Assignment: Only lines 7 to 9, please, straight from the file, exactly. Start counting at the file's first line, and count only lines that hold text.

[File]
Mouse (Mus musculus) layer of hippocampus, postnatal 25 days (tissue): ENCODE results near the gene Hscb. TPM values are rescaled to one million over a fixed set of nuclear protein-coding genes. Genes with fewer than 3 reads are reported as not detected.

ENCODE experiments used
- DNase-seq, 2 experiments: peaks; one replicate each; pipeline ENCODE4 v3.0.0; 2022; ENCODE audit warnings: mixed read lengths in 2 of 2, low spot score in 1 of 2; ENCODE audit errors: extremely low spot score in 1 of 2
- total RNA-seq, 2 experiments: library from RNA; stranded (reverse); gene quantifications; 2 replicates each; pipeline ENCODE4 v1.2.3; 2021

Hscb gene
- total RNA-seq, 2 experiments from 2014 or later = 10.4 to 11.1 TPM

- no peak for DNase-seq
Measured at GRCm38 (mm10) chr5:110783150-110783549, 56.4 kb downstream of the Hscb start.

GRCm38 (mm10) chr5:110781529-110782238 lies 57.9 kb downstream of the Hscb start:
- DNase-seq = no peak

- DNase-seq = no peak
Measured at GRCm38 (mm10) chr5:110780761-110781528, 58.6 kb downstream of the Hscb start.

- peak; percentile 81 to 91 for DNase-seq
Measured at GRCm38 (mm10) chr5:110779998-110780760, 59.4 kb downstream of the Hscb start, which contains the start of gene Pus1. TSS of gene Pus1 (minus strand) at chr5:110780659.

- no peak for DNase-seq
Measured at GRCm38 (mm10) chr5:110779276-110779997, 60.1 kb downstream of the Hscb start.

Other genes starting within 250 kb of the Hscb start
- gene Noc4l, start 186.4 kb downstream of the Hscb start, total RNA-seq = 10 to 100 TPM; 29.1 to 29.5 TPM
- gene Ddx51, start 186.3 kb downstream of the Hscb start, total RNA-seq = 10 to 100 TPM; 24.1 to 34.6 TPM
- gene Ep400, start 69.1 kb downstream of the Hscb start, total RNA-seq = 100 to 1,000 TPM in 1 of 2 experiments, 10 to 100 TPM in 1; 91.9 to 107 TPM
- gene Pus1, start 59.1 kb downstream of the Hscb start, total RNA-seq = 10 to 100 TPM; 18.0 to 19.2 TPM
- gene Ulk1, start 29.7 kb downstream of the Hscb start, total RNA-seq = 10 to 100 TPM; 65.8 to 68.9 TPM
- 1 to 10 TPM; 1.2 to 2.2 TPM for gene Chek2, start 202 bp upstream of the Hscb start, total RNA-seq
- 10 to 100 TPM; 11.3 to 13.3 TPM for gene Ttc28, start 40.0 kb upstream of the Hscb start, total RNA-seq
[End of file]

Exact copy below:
- no peak for DNase-seq
Measured at GRCm38 (mm10) chr5:110783150-110783549, 56.4 kb downstream of the Hscb start.

GRCm38 (mm10) chr5:110781529-110782238 lies 57.9 kb downstream of the Hscb start: